Over the course of its decades-long existence, Roomful of Blues effectively became a franchise unto itself, built more on a brand-name collective identity than on the voices of the myriad individual members who kept the band a smoothly humming machine. Describing Roomful of Blues that way, however, gives short shrift to the many accomplished musicians who have emerged from the band’s ranks over the years: guitarists Duke Robillard and Ronnie Earl, organist Ron Levy, pianist Al Copley, singer Lou Ann Barton, vocalist/harmonica player Sugar Ray Norcia, and drummer Fran Christina (later of The Fabulous Thunderbirds), to name the most prominent. Plus, the band’s horn section blossomed into a renowned freelancing unit, backing countless other artists both on-stage and in the studio. They’ve evolved over the years, too; from a swinging jump blues revivalist group into expert blues historians with a handle on numerous regional variations: Texas, the West Coast, Chicago, New Orleans, Kansas City. Perhaps the best way to put it is that regardless of who was in the group, Roomful of Blues just kept going strong.
A nine-piece outfit for the majority of their existence, Roomful of Blues was founded in Westerly, Rhode Island, all the way back in 1967, by guitarist Duke Robillard and pianist Al Copley. Settling on drummer Fran Christina and bassist Larry Peduzzi, the group began playing around the local club and coffeehouse circuit, initially pursuing a contemporary blues-rock style. Robillard quickly rethought their direction when he discovered jump blues, and in 1970 he added a horn section featuring saxophonists Greg Piccolo (tenor) and Rich Lataille (alto/tenor), plus a more swinging drummer in John Rossi; baritone saxophonist Doug James joined up in 1971. After a couple of years honing their sound and achieving local popularity, Roomful of Blues started supporting established blues artists, and started what would become a fifteen-year residency at the Knickerbocker Cafe in Westerly. In 1974, they gigged with Count Basie, a professed admirer, and after a few more years of live work, songwriter Doc Pomus finally helped the band get a record deal with Island. Their self-titled debut was released in 1977, and they followed it up with 1979’s Let’s Have a Party for Antilles. Robillard subsequently left the group to pursue other projects, eventually finding considerable success as a solo artist.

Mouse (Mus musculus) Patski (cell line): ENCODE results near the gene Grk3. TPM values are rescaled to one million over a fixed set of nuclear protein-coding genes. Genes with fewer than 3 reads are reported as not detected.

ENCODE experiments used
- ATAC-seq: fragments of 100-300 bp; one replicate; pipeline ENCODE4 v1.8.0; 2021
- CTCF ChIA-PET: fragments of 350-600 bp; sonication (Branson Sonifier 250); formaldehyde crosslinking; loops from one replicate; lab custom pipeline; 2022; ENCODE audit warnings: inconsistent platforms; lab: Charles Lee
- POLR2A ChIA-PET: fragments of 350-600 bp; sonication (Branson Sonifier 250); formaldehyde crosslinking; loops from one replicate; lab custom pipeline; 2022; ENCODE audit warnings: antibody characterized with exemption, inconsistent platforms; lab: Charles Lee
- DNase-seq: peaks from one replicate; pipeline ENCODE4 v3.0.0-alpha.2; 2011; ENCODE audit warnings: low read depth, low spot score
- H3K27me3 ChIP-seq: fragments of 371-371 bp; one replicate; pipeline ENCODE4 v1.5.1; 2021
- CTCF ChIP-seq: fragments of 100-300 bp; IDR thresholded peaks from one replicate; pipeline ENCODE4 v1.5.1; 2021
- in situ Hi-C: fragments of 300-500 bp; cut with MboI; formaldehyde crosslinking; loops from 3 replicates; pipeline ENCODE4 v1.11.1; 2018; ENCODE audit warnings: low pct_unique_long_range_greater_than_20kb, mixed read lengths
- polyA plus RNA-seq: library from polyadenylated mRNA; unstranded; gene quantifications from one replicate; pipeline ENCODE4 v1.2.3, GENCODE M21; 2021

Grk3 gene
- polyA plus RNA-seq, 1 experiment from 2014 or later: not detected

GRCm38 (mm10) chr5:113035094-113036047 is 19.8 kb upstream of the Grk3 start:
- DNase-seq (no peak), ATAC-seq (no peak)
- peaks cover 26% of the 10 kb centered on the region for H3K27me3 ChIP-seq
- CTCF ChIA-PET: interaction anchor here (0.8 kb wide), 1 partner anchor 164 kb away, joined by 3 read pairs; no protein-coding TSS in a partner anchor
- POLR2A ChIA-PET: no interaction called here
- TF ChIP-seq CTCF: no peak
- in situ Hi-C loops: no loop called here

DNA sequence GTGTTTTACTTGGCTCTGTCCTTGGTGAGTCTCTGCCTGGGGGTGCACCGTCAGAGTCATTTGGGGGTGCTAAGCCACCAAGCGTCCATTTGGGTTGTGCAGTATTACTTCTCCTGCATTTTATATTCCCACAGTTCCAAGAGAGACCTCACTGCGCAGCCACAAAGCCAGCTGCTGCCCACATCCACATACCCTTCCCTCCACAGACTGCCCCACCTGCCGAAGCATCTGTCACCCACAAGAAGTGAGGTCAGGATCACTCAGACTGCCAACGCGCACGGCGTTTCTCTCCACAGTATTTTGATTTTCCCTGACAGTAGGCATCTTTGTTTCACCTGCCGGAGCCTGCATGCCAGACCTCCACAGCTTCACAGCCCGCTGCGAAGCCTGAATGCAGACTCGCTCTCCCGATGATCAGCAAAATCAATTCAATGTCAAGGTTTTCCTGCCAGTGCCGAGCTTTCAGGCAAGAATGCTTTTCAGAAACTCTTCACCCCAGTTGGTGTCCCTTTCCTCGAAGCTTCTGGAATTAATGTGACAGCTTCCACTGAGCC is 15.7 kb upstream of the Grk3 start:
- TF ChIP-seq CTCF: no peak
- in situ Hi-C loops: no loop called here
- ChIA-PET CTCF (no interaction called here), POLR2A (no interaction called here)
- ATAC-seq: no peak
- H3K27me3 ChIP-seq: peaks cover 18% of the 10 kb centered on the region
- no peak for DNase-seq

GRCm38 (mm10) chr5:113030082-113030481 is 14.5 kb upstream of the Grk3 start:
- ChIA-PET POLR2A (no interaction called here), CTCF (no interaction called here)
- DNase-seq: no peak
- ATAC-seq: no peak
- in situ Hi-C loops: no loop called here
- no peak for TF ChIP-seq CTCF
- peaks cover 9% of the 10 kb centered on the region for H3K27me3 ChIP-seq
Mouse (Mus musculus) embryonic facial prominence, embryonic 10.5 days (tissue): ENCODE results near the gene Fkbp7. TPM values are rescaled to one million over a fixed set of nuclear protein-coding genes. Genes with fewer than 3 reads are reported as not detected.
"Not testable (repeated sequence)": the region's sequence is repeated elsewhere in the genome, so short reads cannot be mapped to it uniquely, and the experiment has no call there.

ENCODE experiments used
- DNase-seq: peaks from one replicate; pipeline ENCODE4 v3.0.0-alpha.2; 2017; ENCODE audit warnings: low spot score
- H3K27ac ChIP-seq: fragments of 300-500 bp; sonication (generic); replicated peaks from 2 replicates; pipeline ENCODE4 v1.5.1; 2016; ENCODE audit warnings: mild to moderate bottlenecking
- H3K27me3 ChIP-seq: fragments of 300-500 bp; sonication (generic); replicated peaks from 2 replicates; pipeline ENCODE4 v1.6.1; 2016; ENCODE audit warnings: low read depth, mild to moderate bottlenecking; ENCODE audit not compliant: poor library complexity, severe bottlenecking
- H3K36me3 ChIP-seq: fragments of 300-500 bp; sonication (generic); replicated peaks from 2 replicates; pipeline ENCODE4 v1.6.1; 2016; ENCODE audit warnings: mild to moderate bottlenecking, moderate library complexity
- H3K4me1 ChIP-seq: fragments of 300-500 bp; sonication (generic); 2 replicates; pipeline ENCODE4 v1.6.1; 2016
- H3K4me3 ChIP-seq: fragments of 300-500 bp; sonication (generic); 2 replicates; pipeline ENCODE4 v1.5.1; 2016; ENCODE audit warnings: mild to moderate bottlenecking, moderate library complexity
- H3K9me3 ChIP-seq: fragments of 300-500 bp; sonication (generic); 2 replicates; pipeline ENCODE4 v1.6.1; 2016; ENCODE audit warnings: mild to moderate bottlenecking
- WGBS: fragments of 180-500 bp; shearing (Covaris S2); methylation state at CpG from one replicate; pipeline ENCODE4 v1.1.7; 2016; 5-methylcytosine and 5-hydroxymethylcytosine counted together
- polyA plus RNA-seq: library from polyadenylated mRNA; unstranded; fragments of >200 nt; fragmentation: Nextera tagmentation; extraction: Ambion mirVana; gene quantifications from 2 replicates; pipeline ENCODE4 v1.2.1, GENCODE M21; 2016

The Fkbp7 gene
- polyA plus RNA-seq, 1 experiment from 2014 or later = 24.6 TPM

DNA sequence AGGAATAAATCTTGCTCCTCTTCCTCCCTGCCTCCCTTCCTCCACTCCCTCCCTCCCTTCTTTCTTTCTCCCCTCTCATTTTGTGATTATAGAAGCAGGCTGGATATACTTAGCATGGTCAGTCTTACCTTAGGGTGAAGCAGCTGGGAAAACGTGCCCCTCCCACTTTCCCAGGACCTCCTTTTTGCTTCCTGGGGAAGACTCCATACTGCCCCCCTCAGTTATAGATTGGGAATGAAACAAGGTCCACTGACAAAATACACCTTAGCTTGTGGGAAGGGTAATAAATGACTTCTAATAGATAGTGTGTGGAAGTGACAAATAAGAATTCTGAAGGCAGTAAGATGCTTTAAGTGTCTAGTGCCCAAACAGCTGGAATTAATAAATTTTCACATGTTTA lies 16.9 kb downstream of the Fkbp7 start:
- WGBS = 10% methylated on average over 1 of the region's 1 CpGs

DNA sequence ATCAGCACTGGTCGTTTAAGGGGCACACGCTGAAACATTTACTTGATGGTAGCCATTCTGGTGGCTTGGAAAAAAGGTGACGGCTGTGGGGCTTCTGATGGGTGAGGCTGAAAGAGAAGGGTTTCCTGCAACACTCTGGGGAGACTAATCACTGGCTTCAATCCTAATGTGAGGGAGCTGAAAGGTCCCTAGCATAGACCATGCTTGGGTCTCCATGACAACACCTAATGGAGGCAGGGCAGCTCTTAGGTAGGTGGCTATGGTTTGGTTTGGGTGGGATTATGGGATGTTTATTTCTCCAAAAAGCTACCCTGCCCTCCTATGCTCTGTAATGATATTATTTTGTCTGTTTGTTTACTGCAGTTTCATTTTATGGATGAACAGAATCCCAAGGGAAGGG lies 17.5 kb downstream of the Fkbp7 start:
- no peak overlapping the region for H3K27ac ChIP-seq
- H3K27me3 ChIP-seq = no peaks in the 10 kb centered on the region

Robillard’s spot as guitarist and bandleader was taken by Ronnie Earl, and trombonist Porky Cohen was also added to flesh out the horn section. Meanwhile, female vocalist Lou Ann Barton spent a year with the group, and saxophonist Piccolo subsequently took over, making his vocal debut on 1981’s Hot Little Mama (recorded for Blue Flame); the same year, trumpeter Bob Enos joined the group, as did bassist Jimmy Wimpfheimer (who was replaced by Preston Hubbard in 1983). Roomful of Blues’ reputation had been growing steadily in the blues world, and they soon attracted more mainstream notice by serving as a studio backing group for legends like Eddie “Cleanhead” Vinson (1982’s Eddie Cleanhead Vinson and Roomful of Blues), Big Joe Turner (1983’s Blues Train), and Earl King (1988’s Glazed); all three albums in question earned Grammy nominations. Roomful of Blues hit the studios on their own as well, signing with Varrick and recording 1984’s Dressed Up to Get Messed Up. Helped by good timing, the record raised the group’s profile even further following the emergence of Stevie Ray Vaughan and The Fabulous Thunderbirds, and they were able to tour heavily behind it. Unfortunately, Piccolo needed throat surgery, and at first Keith Dunn filled his spot in concert; vocalist/harpist Curtis Salgado was brought in as a longer-term replacement, and fronted the group on 1987’s Live at Lupo’s Heartbreak Hotel; new organist Ron Levy also made his debut there, replacing Copley.
Unfortunately, Ronnie Earl left the group later that year, and while Roomful of Blues remained a popular touring attraction, it would be seven years before they would pull together and re-enter the recording studio (at least, on their own; they did back Pat Benatar on 1991’s True Love). Predictably, several personnel shifts ensued: Salgado left when Piccolo’s voice healed; trombonist Cohen was replaced by Carl Querfurth in 1988 (later serving as the group’s producer as well); guitarist Chris Vachon joined in 1990; and new pianist Matt McCabe came on board in 1992.
With a trail of busted record deals behind them, Roomful of Blues eventually bankrolled their own sessions and found a home for the result, Dance All Night, on Bullseye Blues in 1994. With Piccolo now departed, Ronnie Earl’s longtime friend Sugar Ray Norcia handled vocals and harmonica, and stuck around for the subsequent Bullseye albums Turn It On! Turn It Up! (1995 Grammy nomination) and Under One Roof (1997). Following the latter, a mass exodus of personnel left Roomful of Blues down to just a core of drummer Rossi, guitarist Vachon, trumpeter Enos, and saxman Lataille (even the long-running horn team was broken up). The remaining members restored the band to a nine-piece fronted by new vocalist McKinley “Mac” Odom, and returned in 1998 with There Goes the Neighborhood. Prior to recording their next album, longtime stalwart Rossi finally retired from the band and was replaced by Chris Lemp on 2001’s Watch You When You Go. Looking to return to a more traditional blues sound, in early 2002 the band replaced Odom with singer/harpist Mark DuFresne.
Again, the lead vocal changed as Dave Howard, singer/songwriter and vocalist for The High Rollers joined Roomful of Blues. A former winner of Best Male Vocalist (1998) and “the defacto ruler of the little blues state” (Downbeat Magazine, 10/05), Howard brings some true grit to his new role as singer in Roomful of Blues.